Organisations are about people and how they relate to each other. Shared values and shared purpose are at the core of every successful organisation. Technology should become a seamless fabric that connects employees, business processes, physical assets, digital assets, and ecosystems.
How do you see companies coping with reskilling of talent for the digital age?
Technology and business models are changing at such a rapid pace that hiring new talent for every new skill is not just impractical, but also counterproductive. As one of the top IT services brand globally, we attract some of the best and brightest talent and invest on them lifelong, ensuring that we have the industry highest retention rate.
Our approach to talent is strategic — as an organisation that considers our employees as key stakeholders in our growth, we hire and train for careers, not positions. Our ability to cycle through different technology and business model changes, continuously embrace new knowledge and stay relevant, characterises us and gives us a significant edge over our competitors.
At TCS, associates have contextual knowledge about our customers’ business, their company, landscape, culture, people, etc. This is soft knowledge acquired over decades with permanence of value and is a key enabler for growth and transformation initiatives.
TCS selects the best talent in the country through a democratic process, the TCS National Qualifier Test (TNQT); the learning journey starts as soon as the candidate accepts the TCS offer letter. Digitally reimagined, gamified, microlearning programmes enable anytime, anywhere, self-paced learning journeys. A culture of lifelong learning and innovation, by closely linking learning with careers and rewards, has placed us as the Global Top Employer for the 4th consecutive year, across 29 countries and 4 regions — one in only 10 organisations worldwide to achieve this status.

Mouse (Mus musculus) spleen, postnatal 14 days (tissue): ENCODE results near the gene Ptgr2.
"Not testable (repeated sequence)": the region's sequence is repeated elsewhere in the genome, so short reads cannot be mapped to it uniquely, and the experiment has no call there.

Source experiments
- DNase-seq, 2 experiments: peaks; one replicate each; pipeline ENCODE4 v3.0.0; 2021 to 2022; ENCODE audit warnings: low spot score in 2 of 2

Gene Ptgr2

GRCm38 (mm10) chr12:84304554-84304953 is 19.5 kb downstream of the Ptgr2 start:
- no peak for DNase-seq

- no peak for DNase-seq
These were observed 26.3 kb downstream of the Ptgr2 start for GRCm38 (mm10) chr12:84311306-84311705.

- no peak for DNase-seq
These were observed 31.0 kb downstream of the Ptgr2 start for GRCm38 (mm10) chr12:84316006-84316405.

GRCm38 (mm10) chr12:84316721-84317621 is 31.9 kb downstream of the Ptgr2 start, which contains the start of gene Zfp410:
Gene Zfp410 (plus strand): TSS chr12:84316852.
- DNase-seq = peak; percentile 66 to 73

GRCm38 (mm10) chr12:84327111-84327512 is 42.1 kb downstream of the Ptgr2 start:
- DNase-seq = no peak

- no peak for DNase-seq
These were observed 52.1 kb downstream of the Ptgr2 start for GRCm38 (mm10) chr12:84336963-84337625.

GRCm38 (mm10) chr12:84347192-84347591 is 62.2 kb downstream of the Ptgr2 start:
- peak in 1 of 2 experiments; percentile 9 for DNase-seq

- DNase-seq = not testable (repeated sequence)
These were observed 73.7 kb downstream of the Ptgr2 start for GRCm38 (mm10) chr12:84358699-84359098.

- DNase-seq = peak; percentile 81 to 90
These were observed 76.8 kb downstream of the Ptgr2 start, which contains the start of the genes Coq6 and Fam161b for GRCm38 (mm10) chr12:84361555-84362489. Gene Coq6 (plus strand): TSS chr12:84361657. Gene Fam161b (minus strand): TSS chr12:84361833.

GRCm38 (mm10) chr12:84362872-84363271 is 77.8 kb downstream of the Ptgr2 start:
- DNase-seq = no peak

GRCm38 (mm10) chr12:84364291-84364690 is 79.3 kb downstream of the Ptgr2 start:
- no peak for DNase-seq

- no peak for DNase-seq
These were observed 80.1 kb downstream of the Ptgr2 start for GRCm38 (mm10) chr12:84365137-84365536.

Companies must invest heavily in reskilling their talent, establishing outstanding learning ecosystems, and reinventing their hiring and learning approaches.
Every company is going through digital transformation in some way. What are some of the highlights from TCS’ own digital transformation journey?
TCS’ digital transformation has been built around the four technology pillars that form the foundation of any Business 4.0™ organisation — Agile, Automation, Intelligence and Cloud. As a growth and transformation partner for our customers, it was important that we transformed from within in order to help our clients transform.
Using digital technologies, we have been able to transform our talent management through digital skilling. Over 93% of our employees have been trained in Agile and 75% in digital. Our talent acquisition is also completely digitally enabled, resulting in faster processing and a more inclusive onboarding approach.
Finance is another function that has been transformed; we generate P&L statements on day 1, and we were the first company in India to hold a virtual Annual General Meeting. Our Enterprise Agile journey has been an important enabler of all these transformations along with our open, scalable infrastructure that supports business agility.
And when the pandemic hit us, all this internal transformation came together to help us transition to Secure Borderless Workspaces™ (SBWS™) which is our new operating model that is highly decentralised, infrastructure-light and collaboration-intensive, powered by our machinefirst approach.